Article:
Rob Lynch (1974– )
#3, 1998
Acrylic on canvas
14 x 14 inches

Painting of a red toy reindeer, missing his antlers, lying on its side


Through the years, the space in Rockwell Hall grew, adding classrooms and other facilities, until it occupied the entire third floor, Weekly explained. A long-developed dream to open a full stand-alone museum was realized in 2008.

“The new art center not only allowed for better treatment of our collection with greater storage space,” she said, “but it also created more dramatic exhibition space.” 

She recalled that the art center’s first major Burchfield traveling exhibition co-curated for the new museum building, Heat Waves in a Swamp: The Paintings of Charles Burchfield, in 2009–2010, stemmed from a collaboration with the Hammer Museum at the University of California, Los Angeles, and the Whitney Museum of American Art in New York City.

“Without having a museum with a whole suite of galleries, this wouldn’t have been possible,” she said. “We really made our mark then and gained greater recognition nationally.”

That type of exposure has increased in recent years, most recently with a boosted online presence created by the coronavirus pandemic.

“This has resulted in a number of requests for Burchfield Penney works to be included in international exhibitions,” Weekly said. “Other initiatives we’ve led through the years have helped us to have a global presence, as we collected and exhibited work by underrepresented artists. What makes us unique is that we also have an educational arm, with established artists mentoring artists who are just starting out.”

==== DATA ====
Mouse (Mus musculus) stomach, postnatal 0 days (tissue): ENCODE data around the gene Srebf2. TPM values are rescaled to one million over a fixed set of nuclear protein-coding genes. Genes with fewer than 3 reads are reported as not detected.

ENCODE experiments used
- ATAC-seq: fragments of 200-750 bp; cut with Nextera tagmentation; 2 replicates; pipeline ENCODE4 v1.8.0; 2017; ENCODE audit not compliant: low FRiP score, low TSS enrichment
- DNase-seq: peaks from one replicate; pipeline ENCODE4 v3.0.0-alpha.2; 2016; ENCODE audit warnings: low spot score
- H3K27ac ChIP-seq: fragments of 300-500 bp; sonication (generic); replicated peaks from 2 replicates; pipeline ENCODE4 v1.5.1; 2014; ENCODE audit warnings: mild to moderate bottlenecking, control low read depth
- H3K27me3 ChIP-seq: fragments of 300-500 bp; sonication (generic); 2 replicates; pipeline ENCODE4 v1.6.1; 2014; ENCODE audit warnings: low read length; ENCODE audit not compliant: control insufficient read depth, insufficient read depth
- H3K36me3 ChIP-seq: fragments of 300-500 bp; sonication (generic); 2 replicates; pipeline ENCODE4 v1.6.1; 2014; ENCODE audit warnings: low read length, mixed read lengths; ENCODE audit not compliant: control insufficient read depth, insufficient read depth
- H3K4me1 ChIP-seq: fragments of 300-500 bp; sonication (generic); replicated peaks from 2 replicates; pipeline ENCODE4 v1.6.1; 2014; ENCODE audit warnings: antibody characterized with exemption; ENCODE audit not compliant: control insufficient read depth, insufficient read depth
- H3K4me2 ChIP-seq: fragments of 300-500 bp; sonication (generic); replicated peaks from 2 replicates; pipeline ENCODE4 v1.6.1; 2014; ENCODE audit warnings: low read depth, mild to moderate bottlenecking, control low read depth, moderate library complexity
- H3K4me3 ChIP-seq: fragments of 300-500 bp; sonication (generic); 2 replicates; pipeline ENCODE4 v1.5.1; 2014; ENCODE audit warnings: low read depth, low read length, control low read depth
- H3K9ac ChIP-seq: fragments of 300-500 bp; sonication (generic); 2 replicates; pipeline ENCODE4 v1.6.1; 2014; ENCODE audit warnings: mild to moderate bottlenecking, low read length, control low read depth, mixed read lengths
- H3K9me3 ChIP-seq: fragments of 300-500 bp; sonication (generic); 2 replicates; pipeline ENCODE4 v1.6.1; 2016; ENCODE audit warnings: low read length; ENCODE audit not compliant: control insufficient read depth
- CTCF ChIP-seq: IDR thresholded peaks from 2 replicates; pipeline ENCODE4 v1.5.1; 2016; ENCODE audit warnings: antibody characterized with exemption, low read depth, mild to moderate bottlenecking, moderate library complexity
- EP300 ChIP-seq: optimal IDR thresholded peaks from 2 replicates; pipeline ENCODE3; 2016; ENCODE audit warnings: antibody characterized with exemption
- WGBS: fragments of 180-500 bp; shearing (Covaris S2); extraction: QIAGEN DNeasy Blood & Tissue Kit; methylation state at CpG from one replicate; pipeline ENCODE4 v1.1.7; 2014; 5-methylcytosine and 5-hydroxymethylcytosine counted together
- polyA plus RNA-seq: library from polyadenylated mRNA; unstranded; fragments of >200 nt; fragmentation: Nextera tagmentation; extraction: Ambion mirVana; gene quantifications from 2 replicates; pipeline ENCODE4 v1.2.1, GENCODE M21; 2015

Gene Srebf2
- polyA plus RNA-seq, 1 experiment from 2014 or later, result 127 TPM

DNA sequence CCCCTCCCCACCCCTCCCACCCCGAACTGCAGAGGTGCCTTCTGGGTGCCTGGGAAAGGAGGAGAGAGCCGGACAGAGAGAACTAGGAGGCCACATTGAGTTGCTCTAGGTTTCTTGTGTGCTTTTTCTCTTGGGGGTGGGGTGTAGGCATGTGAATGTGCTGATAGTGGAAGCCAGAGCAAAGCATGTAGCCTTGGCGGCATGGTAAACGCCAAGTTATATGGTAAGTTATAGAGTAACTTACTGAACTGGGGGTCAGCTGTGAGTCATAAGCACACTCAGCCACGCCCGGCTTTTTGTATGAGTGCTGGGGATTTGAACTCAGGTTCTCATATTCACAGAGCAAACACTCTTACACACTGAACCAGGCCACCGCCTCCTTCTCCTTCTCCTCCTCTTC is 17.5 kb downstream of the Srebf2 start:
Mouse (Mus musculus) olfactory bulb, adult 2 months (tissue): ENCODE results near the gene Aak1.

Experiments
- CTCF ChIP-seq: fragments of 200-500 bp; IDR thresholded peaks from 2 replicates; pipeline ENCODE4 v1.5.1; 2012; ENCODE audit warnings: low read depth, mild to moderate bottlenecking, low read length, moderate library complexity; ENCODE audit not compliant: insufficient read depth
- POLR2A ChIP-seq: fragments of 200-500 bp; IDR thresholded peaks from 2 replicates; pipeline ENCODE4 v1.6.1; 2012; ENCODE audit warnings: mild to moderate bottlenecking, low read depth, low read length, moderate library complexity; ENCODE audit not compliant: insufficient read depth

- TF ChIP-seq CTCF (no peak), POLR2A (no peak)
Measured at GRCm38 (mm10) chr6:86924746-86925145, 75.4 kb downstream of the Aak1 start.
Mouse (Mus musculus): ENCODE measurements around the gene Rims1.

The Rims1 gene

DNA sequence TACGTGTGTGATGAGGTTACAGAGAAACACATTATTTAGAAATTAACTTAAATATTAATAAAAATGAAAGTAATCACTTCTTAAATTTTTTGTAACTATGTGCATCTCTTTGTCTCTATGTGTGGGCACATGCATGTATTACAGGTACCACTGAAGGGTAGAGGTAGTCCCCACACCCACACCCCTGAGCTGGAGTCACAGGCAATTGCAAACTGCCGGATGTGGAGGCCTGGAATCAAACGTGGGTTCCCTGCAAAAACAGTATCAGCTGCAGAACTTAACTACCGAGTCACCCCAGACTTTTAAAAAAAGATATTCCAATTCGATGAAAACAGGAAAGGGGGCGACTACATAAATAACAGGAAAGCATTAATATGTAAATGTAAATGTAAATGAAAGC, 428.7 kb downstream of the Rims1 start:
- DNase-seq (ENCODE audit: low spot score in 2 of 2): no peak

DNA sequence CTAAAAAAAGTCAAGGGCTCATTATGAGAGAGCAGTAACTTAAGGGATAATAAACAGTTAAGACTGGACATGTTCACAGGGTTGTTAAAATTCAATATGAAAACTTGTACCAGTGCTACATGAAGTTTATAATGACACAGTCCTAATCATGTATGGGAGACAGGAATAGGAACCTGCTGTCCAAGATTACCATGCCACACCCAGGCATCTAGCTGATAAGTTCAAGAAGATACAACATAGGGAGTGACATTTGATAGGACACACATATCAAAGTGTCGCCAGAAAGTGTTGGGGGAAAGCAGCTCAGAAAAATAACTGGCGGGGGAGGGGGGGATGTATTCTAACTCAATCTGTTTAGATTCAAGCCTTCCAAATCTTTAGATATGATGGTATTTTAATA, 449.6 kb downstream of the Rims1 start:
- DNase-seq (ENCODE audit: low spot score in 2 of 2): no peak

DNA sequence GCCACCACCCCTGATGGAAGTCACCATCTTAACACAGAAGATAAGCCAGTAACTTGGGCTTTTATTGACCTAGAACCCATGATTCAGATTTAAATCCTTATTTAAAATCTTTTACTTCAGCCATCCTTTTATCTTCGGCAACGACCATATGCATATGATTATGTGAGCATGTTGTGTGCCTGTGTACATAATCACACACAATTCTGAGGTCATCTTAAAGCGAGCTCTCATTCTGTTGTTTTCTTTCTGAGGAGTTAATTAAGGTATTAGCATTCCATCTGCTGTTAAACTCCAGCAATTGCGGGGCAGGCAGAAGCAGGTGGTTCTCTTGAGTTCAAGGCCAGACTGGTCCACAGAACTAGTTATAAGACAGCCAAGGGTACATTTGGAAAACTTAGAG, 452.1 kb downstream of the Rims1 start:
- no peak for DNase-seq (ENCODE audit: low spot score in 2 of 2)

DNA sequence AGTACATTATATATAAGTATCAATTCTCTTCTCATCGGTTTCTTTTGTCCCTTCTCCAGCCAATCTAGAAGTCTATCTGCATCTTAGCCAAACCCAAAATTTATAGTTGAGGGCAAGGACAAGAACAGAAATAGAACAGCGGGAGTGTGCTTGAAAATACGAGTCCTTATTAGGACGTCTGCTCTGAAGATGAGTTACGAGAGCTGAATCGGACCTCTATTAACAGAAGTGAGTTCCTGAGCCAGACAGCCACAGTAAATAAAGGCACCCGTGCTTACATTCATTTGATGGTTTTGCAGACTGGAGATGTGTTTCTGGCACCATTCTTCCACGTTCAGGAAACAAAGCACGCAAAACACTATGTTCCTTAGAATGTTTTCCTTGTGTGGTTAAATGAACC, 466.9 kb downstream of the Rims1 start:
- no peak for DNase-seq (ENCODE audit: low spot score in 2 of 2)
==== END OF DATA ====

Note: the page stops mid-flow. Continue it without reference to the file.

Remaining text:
That educational component is an important part of the Resilience exhibition.

“The Czurles-Nelson Gallery is specifically a teaching space,” Skelcey said. “We know that most passersby are students. So we wanted to show them through this landmark exhibit what is attainable in their field. We wanted to exhibit art that will inspire them as they prepare to start their own careers.”

For more information about Resilience | Art & Design, Past & Present, contact Bogner, (716) 878-4390.

Top photo: Interior NR2L, Roland Wise (1923–2005)
Acrylic on canvas, 1975
60 x 75 3/8 inches

Parallax image: Crush, A. J. Fries (1972– )
Oil on canvas mounted on wood, 2001
72 x 48 inches

Timeline photo: Wind-Blown Asters, Charles E. Burchfield (1893–1967)
Watercolor on paper, 1951
30 x 40 inches


Colorful Burchfield painting of field flowers and butterflies

A Brief History of the Burchfield Penney Art Center

1966: The Charles E. Burchfield Center opens in the college’s former library on the third floor of Rockwell Hall, with Burchfield himself in attendance. (He would die one month later). The center is dedicated to the art and vision of the renowned American watercolorist (1893–1967) and the artists of Western New York state. The center’s founding director is art education professor Edna M. Lindemann, during whose tenure the center acquires more than 400 of Burchfield’s works and begins its collection of works by living artists from Western New York. Lindemann retires in 1985.